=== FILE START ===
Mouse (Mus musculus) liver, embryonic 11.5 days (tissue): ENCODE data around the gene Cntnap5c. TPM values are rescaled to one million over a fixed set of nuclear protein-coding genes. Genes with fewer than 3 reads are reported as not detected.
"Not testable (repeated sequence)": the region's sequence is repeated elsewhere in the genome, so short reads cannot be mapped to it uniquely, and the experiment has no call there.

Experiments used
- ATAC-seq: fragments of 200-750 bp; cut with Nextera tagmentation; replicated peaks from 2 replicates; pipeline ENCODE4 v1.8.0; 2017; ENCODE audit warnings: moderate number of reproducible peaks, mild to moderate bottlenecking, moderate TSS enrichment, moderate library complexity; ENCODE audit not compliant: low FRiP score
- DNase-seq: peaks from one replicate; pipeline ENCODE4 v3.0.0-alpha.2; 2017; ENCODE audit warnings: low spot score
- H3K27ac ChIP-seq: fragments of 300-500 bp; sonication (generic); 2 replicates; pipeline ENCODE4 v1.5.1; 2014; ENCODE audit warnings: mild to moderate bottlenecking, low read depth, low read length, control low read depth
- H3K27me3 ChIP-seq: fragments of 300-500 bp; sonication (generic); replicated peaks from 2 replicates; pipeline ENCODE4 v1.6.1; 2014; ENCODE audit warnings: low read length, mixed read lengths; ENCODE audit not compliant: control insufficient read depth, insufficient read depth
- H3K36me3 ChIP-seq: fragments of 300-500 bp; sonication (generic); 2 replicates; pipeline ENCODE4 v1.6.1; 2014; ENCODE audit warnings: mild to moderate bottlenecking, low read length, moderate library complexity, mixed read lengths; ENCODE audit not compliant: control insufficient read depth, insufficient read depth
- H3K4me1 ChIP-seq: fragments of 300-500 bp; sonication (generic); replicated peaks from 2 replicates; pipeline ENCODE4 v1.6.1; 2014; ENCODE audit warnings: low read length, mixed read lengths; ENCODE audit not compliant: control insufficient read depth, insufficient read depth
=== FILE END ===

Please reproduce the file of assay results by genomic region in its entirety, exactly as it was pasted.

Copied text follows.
Mouse (Mus musculus) liver, embryonic 11.5 days (tissue): ENCODE data around the gene Cntnap5c. TPM values are rescaled to one million over a fixed set of nuclear protein-coding genes. Genes with fewer than 3 reads are reported as not detected.
"Not testable (repeated sequence)": the region's sequence is repeated elsewhere in the genome, so short reads cannot be mapped to it uniquely, and the experiment has no call there.

Experiments used
- ATAC-seq: fragments of 200-750 bp; cut with Nextera tagmentation; replicated peaks from 2 replicates; pipeline ENCODE4 v1.8.0; 2017; ENCODE audit warnings: moderate number of reproducible peaks, mild to moderate bottlenecking, moderate TSS enrichment, moderate library complexity; ENCODE audit not compliant: low FRiP score
- DNase-seq: peaks from one replicate; pipeline ENCODE4 v3.0.0-alpha.2; 2017; ENCODE audit warnings: low spot score
- H3K27ac ChIP-seq: fragments of 300-500 bp; sonication (generic); 2 replicates; pipeline ENCODE4 v1.5.1; 2014; ENCODE audit warnings: mild to moderate bottlenecking, low read depth, low read length, control low read depth
- H3K27me3 ChIP-seq: fragments of 300-500 bp; sonication (generic); replicated peaks from 2 replicates; pipeline ENCODE4 v1.6.1; 2014; ENCODE audit warnings: low read length, mixed read lengths; ENCODE audit not compliant: control insufficient read depth, insufficient read depth
- H3K36me3 ChIP-seq: fragments of 300-500 bp; sonication (generic); 2 replicates; pipeline ENCODE4 v1.6.1; 2014; ENCODE audit warnings: mild to moderate bottlenecking, low read length, moderate library complexity, mixed read lengths; ENCODE audit not compliant: control insufficient read depth, insufficient read depth
- H3K4me1 ChIP-seq: fragments of 300-500 bp; sonication (generic); replicated peaks from 2 replicates; pipeline ENCODE4 v1.6.1; 2014; ENCODE audit warnings: low read length, mixed read lengths; ENCODE audit not compliant: control insufficient read depth, insufficient read depth